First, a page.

Businesspeople are worried about a possible brain drain from the country if Sinn Féin ends up in coalition following yesterday's election. Various policy proposals in the party's election manifesto spooked business organisations such as IBEC, especially when it comes to an additional 5pc levy on incomes over €140,000.
Equally, Sinn Féin is talking about solving the health crisis by hiring more nurses, doctors and hospital consultants. Surely, given there are lots of unfilled consultant places, jacking up the income tax rate on high earners would make it even more difficult to attract suitably qualified people?
Bear in mind consultants are paid so much that a €250,000-a-year salary was described back in the boom as 'Mickey Mouse money'. Professionals like accountants, lawyers, computer programmers and those in the medical field could all be hit.
Another policy causing concern to business is the proposal to have a 15.75pc employers PRSI charge on incomes over €100,000. Employers argue this would create a ceiling on pay which would discourage bosses from paying anything above that amount. Again, in an economy with near full employment and competition for suitably qualified people, we may reduce our ability to attract professionals from abroad, while undermining competitiveness.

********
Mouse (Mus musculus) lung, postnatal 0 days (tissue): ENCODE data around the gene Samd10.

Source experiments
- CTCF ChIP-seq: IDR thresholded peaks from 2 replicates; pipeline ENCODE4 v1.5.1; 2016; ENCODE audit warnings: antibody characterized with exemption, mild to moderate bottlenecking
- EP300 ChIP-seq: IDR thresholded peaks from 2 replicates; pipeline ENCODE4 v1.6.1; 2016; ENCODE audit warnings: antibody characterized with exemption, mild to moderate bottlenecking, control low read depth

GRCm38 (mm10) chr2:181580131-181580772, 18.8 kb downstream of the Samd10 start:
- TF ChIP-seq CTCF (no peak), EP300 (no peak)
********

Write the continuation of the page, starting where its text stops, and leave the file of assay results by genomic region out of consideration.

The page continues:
A couple of things are worth bearing in mind. Sinn Féin has no interest in attracting votes from that group of people.
Turkeys don't vote for Christmas and the idea of taxing these very high earners to the hilt is controversial among the business community, but very popular with others.
The levy on income over €140,000 would result in a total tax burden of 57pc, made up of 4pc PRSI, 8pc USC, 40pc income tax and a 5pc high-income levy.
Self-employed people earning over €100,000 are already charged a composite 55pc, which includes a 3pc levy.
Inevitably, the additional tax suggested by Sinn Féin would hurt more people as many very high earners are employees, rather than self-employed. If Sinn Féin were to end up in power, I doubt their coalition partners would allow this 5pc income levy measure to go through anyway. But it has been a popular message among those earning a lot less.
Flutter merger probe unlikely to prove a deal-breaker